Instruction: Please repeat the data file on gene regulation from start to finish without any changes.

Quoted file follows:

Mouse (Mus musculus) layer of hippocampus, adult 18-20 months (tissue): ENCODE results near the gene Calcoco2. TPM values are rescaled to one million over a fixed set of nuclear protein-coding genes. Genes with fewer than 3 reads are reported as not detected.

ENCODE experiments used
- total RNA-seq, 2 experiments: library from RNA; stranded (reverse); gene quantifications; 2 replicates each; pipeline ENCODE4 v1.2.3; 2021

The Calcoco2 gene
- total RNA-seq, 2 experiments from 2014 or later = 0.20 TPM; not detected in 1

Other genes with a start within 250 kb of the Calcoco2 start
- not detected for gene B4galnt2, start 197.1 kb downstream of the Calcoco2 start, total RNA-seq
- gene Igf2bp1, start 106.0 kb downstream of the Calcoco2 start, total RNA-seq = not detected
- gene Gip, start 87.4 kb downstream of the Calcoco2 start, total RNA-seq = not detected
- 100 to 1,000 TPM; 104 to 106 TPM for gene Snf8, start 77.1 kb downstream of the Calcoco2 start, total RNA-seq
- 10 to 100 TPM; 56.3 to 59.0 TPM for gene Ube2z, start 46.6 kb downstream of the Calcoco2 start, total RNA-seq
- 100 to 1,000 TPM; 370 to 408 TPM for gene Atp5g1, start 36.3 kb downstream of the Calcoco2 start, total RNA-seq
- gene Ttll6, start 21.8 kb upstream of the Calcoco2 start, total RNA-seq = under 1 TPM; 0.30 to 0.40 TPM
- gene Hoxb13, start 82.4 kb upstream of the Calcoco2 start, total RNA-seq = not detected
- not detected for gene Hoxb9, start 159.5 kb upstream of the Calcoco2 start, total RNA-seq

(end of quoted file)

Mouse (Mus musculus) layer of hippocampus, adult 18-20 months (tissue): ENCODE results near the gene Calcoco2. TPM values are rescaled to one million over a fixed set of nuclear protein-coding genes. Genes with fewer than 3 reads are reported as not detected.

ENCODE experiments used
- total RNA-seq, 2 experiments: library from RNA; stranded (reverse); gene quantifications; 2 replicates each; pipeline ENCODE4 v1.2.3; 2021

The Calcoco2 gene
- total RNA-seq, 2 experiments from 2014 or later = 0.20 TPM; not detected in 1

Other genes with a start within 250 kb of the Calcoco2 start
- not detected for gene B4galnt2, start 197.1 kb downstream of the Calcoco2 start, total RNA-seq
- gene Igf2bp1, start 106.0 kb downstream of the Calcoco2 start, total RNA-seq = not detected
- gene Gip, start 87.4 kb downstream of the Calcoco2 start, total RNA-seq = not detected
- 100 to 1,000 TPM; 104 to 106 TPM for gene Snf8, start 77.1 kb downstream of the Calcoco2 start, total RNA-seq
- 10 to 100 TPM; 56.3 to 59.0 TPM for gene Ube2z, start 46.6 kb downstream of the Calcoco2 start, total RNA-seq
- 100 to 1,000 TPM; 370 to 408 TPM for gene Atp5g1, start 36.3 kb downstream of the Calcoco2 start, total RNA-seq
- gene Ttll6, start 21.8 kb upstream of the Calcoco2 start, total RNA-seq = under 1 TPM; 0.30 to 0.40 TPM
- gene Hoxb13, start 82.4 kb upstream of the Calcoco2 start, total RNA-seq = not detected
- not detected for gene Hoxb9, start 159.5 kb upstream of the Calcoco2 start, total RNA-seq